Everything following Andrews’ final book capitalizes on the success of her name with similar (sometimes derivative) plots and scenarios: haunted mansions, forbidden love, and imperiled women struggling against familial threats. Despite how Neiderman’s contributions furthered her legacy, nothing can top the Virginia originals like My Sweet Audrina for sheer Gothic ludicrousy. In a 2021 interview with UPI , Neiderman said of Andrews’ themes, “she was interested in why people who were supposed to love each other hurt each other. That was the central theme of the V.C. Andrews novels — family and the pain people endure from people they love.” That focus on “domestic” emotions combined with her descriptive style recalls daytime soap operas (more on that later). At one point, Flowers in the Attic heroine Cathy bemoans, “Chris, soap opera people are like us.” V.C. Andrews is what some people deem purple prose and others dub great, illicit fun.
Why Are Lifetime and V.C. Andrews a Great Match?
So why is Lifetime the right vehicle to realize Andrews’ works onscreen? For one, the company prides itself on centering women’s stories and employing women behind the camera. Originally, Lifetime began as a cable service that broadcast talk shows, game shows (where are my Supermarket Sweep fans?), and medical documentaries before pivoting to women’s sports, syndicated sitcoms, and original content. Soon, Lifetime was home to reality television (Dance Moms, Married At First Sight) and popular fiction (Army Wives), had a foot in the Christmas rom-com market, and produced every fathomable variation on true crime. And then there are the unforgettable original movie titles: gems like A Nurse To Die For, Danger Lurking Under My Roof, and a 2016 remake of Mother, May I Sleep with Danger? ensured Lifetime became a household name.
In 2023, the brand remains successful by focusing on women-led stories. Do Lifetime’s routine plots conform to rigid, outdated gender binaries? Absolutely. Women aren’t out here directing action blockbusters for Lifetime. Nevertheless, these movies provide a space for women who crave the validation and satisfaction inherent to such stories. Watching endangered women fight for autonomy and safety against constant traumatic abuse can be tiring for some, but non-exploitive narratives that recognize the topic’s severity are safely cathartic.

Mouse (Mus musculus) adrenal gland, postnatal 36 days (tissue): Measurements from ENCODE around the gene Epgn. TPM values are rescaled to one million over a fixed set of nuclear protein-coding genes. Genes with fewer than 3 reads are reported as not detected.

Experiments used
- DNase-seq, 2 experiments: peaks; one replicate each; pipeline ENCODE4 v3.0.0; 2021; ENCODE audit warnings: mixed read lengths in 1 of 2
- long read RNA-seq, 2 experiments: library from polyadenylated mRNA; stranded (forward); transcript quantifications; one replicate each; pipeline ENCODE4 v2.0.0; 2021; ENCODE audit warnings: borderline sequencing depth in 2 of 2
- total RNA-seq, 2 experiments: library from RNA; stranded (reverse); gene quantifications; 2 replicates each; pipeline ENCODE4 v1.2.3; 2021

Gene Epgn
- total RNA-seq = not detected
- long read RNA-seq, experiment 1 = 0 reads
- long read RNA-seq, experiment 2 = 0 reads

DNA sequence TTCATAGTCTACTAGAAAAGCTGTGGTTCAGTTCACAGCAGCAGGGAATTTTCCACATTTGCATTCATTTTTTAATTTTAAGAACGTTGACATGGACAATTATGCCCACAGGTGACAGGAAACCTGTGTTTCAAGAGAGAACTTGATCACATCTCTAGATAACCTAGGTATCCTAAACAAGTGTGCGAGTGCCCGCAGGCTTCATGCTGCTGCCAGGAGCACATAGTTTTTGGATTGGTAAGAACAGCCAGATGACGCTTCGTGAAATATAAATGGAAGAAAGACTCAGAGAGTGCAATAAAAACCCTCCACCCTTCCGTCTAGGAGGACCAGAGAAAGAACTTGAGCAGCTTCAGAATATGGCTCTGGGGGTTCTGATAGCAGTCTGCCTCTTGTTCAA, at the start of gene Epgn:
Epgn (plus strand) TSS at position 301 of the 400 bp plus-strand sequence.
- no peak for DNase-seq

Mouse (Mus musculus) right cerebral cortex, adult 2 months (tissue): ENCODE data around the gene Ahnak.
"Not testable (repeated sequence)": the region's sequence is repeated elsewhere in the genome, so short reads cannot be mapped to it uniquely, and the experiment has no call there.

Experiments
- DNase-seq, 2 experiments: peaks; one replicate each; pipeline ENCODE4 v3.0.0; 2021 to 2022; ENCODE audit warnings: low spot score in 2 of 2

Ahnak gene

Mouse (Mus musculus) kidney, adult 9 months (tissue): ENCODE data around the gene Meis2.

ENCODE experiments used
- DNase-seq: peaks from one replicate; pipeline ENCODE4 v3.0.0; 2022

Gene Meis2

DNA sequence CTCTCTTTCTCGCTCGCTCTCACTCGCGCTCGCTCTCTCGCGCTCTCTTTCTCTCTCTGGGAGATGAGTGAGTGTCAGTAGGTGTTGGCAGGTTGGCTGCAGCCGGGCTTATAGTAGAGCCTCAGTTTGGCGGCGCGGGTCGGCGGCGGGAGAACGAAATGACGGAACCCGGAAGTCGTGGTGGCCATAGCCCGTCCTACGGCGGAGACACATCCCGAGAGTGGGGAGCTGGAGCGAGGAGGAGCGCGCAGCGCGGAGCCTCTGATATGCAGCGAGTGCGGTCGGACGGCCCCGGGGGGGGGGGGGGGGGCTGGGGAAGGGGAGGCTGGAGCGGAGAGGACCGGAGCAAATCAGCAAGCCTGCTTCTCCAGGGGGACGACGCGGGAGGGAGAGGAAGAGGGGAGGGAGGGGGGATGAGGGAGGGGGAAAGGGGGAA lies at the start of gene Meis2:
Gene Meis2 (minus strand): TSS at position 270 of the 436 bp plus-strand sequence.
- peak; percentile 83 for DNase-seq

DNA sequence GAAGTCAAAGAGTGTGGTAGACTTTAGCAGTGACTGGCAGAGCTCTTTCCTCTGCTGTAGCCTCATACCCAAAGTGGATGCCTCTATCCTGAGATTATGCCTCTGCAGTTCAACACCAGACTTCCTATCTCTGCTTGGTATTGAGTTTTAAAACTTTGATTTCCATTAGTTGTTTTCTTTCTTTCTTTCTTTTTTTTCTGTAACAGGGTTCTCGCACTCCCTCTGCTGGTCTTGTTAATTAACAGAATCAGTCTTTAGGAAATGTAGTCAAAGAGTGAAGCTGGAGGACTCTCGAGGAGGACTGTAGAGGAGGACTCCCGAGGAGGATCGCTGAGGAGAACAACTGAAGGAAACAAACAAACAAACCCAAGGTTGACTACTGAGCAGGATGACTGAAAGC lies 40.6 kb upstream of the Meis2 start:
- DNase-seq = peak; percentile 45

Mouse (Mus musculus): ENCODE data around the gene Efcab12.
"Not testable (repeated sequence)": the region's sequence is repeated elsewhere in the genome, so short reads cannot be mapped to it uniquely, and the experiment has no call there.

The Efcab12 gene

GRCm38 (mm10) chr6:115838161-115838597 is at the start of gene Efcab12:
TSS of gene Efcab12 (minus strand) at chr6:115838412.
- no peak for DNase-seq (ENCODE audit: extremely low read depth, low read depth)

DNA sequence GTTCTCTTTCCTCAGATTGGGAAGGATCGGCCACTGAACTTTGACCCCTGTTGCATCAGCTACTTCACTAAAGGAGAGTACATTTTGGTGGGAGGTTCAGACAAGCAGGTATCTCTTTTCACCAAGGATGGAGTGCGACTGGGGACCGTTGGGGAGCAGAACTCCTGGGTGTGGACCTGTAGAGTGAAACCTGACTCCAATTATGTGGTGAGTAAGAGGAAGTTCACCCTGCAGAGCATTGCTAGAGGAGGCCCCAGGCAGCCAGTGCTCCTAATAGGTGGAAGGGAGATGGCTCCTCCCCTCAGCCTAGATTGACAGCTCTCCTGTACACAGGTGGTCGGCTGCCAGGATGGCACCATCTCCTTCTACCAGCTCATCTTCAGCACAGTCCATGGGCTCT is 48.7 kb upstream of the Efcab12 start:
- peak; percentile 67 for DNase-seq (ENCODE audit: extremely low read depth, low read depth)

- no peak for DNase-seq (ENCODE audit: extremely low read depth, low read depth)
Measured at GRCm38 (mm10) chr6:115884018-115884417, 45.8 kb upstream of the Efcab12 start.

Individual opinions about Lifetime’s reliance on such topics aside, the network provides many resources for those affected by violence and assault through its “Stop Violence Against Women Public Affairs” effort. The network also financed and broadcast Surviving R. Kelly, the Peabody Award-winning documentary exposing the musician’s sexual abuse crimes. Unlike most corporations, Lifetime seems to walk the talk.
The Lifetime Network Centers Women’s Stories
The soap opera to V.C. Andrews to Lifetime pipeline is fairly straightforward. Because many women were wives and mothers living at home while their husbands worked, soap operas started as daytime radio serials focused on relationships and emotions. Women aren’t a monolith and are interested in all story types, but because soap operas and their spiritual imitators are entertainment aimed at women, people will deride their value. Now, please don’t snort at that sentence. As with any style, not every melodramatic story qualifies as “good.” That fact goes hand-in-hand with another: soap operas, romances, Lifetime original movies, and V.C. Andrews books are no more ridiculous than long-running superhero comic books that strain creditability and bend over backward with cliffhanger twists.
To quote Flowers in the Attic, “why is it all men think everything a woman writes is trivial or trashy, or just plain silly drivel?” The Barbie movie’s success proves there’s an audience of underserved women craving narratives reflective of their experiences and interests. Lifetime has the formula down, knows its demographic, and seems to respect it, which makes the network a perfect fit for Andrews’ books. A streamer like Netflix couldn’t pull these novels off; they don’t have the courage.